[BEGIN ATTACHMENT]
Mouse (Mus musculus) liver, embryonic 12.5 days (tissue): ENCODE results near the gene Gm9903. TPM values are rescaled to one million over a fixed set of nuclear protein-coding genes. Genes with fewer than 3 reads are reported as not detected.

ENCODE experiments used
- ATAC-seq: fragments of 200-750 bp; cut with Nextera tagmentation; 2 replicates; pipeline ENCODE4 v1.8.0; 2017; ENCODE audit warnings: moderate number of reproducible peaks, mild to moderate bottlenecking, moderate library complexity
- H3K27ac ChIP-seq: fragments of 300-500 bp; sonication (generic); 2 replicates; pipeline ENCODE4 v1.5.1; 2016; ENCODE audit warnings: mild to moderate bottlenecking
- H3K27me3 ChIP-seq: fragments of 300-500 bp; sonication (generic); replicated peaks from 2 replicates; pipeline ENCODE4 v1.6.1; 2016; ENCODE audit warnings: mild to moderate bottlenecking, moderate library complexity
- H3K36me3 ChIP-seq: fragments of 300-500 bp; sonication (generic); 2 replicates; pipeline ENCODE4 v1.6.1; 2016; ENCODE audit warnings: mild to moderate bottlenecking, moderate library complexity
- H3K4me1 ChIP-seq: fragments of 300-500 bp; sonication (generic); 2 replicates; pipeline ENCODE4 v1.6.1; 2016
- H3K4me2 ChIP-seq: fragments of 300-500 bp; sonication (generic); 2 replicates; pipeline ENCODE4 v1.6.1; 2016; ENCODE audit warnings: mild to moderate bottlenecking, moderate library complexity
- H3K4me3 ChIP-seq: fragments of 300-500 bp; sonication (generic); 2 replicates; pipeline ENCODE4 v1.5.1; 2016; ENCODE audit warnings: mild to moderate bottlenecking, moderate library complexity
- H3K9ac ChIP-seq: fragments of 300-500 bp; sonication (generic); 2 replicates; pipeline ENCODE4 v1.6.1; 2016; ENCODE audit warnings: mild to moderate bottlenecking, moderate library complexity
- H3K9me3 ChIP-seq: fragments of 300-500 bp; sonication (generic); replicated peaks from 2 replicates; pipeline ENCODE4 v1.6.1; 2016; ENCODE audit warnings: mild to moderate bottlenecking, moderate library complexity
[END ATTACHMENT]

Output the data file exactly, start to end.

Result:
Mouse (Mus musculus) liver, embryonic 12.5 days (tissue): ENCODE results near the gene Gm9903. TPM values are rescaled to one million over a fixed set of nuclear protein-coding genes. Genes with fewer than 3 reads are reported as not detected.

ENCODE experiments used
- ATAC-seq: fragments of 200-750 bp; cut with Nextera tagmentation; 2 replicates; pipeline ENCODE4 v1.8.0; 2017; ENCODE audit warnings: moderate number of reproducible peaks, mild to moderate bottlenecking, moderate library complexity
- H3K27ac ChIP-seq: fragments of 300-500 bp; sonication (generic); 2 replicates; pipeline ENCODE4 v1.5.1; 2016; ENCODE audit warnings: mild to moderate bottlenecking
- H3K27me3 ChIP-seq: fragments of 300-500 bp; sonication (generic); replicated peaks from 2 replicates; pipeline ENCODE4 v1.6.1; 2016; ENCODE audit warnings: mild to moderate bottlenecking, moderate library complexity
- H3K36me3 ChIP-seq: fragments of 300-500 bp; sonication (generic); 2 replicates; pipeline ENCODE4 v1.6.1; 2016; ENCODE audit warnings: mild to moderate bottlenecking, moderate library complexity
- H3K4me1 ChIP-seq: fragments of 300-500 bp; sonication (generic); 2 replicates; pipeline ENCODE4 v1.6.1; 2016
- H3K4me2 ChIP-seq: fragments of 300-500 bp; sonication (generic); 2 replicates; pipeline ENCODE4 v1.6.1; 2016; ENCODE audit warnings: mild to moderate bottlenecking, moderate library complexity
- H3K4me3 ChIP-seq: fragments of 300-500 bp; sonication (generic); 2 replicates; pipeline ENCODE4 v1.5.1; 2016; ENCODE audit warnings: mild to moderate bottlenecking, moderate library complexity
- H3K9ac ChIP-seq: fragments of 300-500 bp; sonication (generic); 2 replicates; pipeline ENCODE4 v1.6.1; 2016; ENCODE audit warnings: mild to moderate bottlenecking, moderate library complexity
- H3K9me3 ChIP-seq: fragments of 300-500 bp; sonication (generic); replicated peaks from 2 replicates; pipeline ENCODE4 v1.6.1; 2016; ENCODE audit warnings: mild to moderate bottlenecking, moderate library complexity